conoclinium coelestinum

It’s December, So Time to Check for Fall Color, Part II: More Than Just Leaves (Sigyn Speaks)

We’ve had to walk a long way to find so many colorful leaves. But it’s a lovely day, and it feels so good to be outdoors that no one minds. (Well, maybe Loki has been complaining a little bit. The human female says that’s how she knows he’s still breathing. Rude, but a teeny bit true…)

Most of the flowers are long past flowering. This Goldenrod is wearing its furry winter underwear now.

One gust of wind or one good sneeze and we could have acres sown with seed! Acres of yellow next fall! Wouldn’t that be fun!

A few Black-eyed Susans are still out.

I hope the pollinators have noticed they’re here, or they will be lonely. : (

The Bitterweed is actually fairly common right now.

It flowers so prolifically that it’s hard to find a month when it’s not in bloom.

Not all the flowers are yellow.

The Blue Mistflower is easy to spot. There’s nothing else quite that color, especially this time of year!

Loki, look! What is that over there? It’s not blooming, but it looks…different.

Wow! The human female says this is a Grape Fern and that they’re not at all common out here. The leaves at the base are sterile, she says, and the sticky-uppy part is a fertile frond with little round balls of spore-producing tissue. Hence the “grape” part of the name. Hee hee hee! Loki licked it before she explained that…

Oh, my goodness! Oh, my goodness!

Buttercups! It’s entirely the wrong time of year for these, but aren’t they pretty? Loki, did you have something to do with messing up their timing?

We have almost finished our loop trail and are walking back along the Great Desolation (the water treatment plant right-of-way). Oh! We are stopping to look at this plant.

The random red and maroon leaves first attracted our attention, but now we are all scratching our heads trying to figure out what it is. It has pointy leaves and is very, very flat, with roots at every node. Whatever it is, there is a quite a bit of it. Since this is a disturbed area, it could be anything, from just about anywhere! I mean, this is where we found the white-flowered Bidens, the first record for this county. We’ve made a note to come and look at it in the spring to see if we can identify it.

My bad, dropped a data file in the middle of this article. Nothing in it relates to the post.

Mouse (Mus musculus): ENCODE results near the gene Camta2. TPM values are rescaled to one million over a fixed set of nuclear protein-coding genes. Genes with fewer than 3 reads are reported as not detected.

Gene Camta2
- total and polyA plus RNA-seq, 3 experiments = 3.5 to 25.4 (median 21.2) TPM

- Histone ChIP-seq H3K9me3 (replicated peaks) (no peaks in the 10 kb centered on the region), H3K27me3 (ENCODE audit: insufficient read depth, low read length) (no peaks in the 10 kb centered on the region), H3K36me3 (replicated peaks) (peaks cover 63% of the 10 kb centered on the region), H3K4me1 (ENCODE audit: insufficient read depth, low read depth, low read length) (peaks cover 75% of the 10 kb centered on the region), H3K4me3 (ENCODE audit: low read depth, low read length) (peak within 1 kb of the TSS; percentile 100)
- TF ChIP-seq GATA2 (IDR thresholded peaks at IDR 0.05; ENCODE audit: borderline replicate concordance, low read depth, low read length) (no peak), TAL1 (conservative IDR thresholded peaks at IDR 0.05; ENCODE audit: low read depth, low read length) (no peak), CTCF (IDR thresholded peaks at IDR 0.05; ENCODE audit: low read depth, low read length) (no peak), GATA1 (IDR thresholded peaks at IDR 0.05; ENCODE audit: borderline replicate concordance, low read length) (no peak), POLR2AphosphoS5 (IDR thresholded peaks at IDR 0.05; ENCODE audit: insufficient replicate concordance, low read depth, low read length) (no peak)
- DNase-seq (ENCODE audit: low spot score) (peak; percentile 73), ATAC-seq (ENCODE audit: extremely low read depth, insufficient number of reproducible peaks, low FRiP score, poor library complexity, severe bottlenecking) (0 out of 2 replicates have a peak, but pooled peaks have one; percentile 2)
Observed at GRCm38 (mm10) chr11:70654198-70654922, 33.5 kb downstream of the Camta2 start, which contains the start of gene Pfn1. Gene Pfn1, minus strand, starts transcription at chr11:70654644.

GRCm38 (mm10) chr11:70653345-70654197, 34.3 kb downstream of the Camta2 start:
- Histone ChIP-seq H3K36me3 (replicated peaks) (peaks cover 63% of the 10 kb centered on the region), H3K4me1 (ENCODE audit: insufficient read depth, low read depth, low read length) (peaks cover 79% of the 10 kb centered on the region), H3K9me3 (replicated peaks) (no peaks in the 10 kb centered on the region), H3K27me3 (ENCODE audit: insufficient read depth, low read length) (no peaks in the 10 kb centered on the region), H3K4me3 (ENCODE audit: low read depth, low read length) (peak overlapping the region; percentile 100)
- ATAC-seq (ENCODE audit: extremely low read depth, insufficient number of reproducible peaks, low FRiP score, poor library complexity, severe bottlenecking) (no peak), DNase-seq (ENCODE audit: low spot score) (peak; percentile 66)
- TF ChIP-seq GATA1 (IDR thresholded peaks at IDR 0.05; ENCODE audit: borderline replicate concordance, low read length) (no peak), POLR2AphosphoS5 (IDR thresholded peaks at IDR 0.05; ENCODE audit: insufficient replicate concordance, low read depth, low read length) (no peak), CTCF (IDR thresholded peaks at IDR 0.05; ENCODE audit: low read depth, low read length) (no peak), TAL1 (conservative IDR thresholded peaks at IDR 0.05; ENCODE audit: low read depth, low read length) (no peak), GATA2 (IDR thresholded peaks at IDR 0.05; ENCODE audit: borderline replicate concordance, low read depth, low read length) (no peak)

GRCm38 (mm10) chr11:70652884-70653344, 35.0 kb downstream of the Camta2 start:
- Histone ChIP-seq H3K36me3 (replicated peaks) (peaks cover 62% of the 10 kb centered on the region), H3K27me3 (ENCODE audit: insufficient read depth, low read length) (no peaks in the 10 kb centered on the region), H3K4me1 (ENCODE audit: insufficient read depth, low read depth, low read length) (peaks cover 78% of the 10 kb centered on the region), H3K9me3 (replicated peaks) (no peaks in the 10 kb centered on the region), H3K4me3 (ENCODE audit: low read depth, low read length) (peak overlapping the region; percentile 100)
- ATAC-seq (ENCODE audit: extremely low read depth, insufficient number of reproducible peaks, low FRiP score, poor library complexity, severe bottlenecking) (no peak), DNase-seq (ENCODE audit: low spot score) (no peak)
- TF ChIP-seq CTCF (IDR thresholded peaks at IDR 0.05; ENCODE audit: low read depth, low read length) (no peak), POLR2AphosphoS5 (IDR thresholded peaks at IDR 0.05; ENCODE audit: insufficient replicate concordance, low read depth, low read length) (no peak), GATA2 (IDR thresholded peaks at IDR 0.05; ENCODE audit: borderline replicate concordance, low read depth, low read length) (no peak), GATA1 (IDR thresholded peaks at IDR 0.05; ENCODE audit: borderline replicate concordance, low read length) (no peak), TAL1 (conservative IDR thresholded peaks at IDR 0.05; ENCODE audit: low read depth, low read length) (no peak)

There’s always something fun to look at in this park. I hope we can come again soon!

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A November Neener, Part I: Some Plants Pay Attention to the Calendar–and Some Don’t

The weather is definitely more hospitable than it was a month ago. The human female keeps herding us all outdoors for “walkies.” (The human male hates it when she calls it that and says he’s not a dog. I don’t get it–I think he’s making a popular culture reference, but I can’t be bothered to look it up.)

So here we all are, on the Neener Path, to see what–if anything–is blooming. I think I see some of the same plants as in our last Neener Update.

The goldenrod has grown tall and top-heavy.

That’s right, you virgate, paniculate composite! Bow before Loki, Lord of all Midgard!

The beautyberries are still very showy.

Many of the fruits have lost a good bit of their neon-ness–which is to be expected at this point, but still, nothing else is that color.

I am surprised. There are a few final, fleeting false foxgloves flowering.

That’s right, Sigyn, bid them farewell. They should have been gone by now and have overstayed their welcome.

The winged elms, on the other hand, ought to be thinking about coming up with some fall color.

They don’t have much to show for themselves yet. Sigyn is dangling hopefully and encouragingly. Another few weeks and some of the leaves should be good and schoolbus-colored. If not, I will Have Words with them.

The farkleberries are better at sticking to a predictable schedule.

Fill your eyes, folks. This is what fall color looks like around here. Some of the more seasonally-conscious branches have gone a deep maroon.

While others are pokier about selecting a new wardrobe.

And what’s with all the fruit?! They’ve been hanging there since May! I know they’re not delicious, but they are edible, and usually the birds eat them all up. Someone’s not doing their job! Add lazy avifauna to the list of entities I need to admonish.

The girl hollies are covered in fruit, much of it festively red, as is proper for November.

Sigyn likes hollies best of anything.

Gee, I simply can’t imagine why. Hmm. My sweetie is very photogenic. Maybe this photo should be the humans’ Yule card this year…

Here is her other favorite color. Campohorweed. Smells funny, looks nice.

Well, some of them look nice. That one looks more than a bit raggedy.

That’s better. Mind the barbs, my love. And remember that if you drop off on the far side of the fence, you are outside the Neener Walk and technically, trespassing in a reserved area. (The city has it set off for drainage–there’s a creek–and as remediation habitat for the rare Navasota ladies tresses orchids they destroyed when they developed a parcel of land south of the city. Not that anyone has ever seen an endangered orchid here…)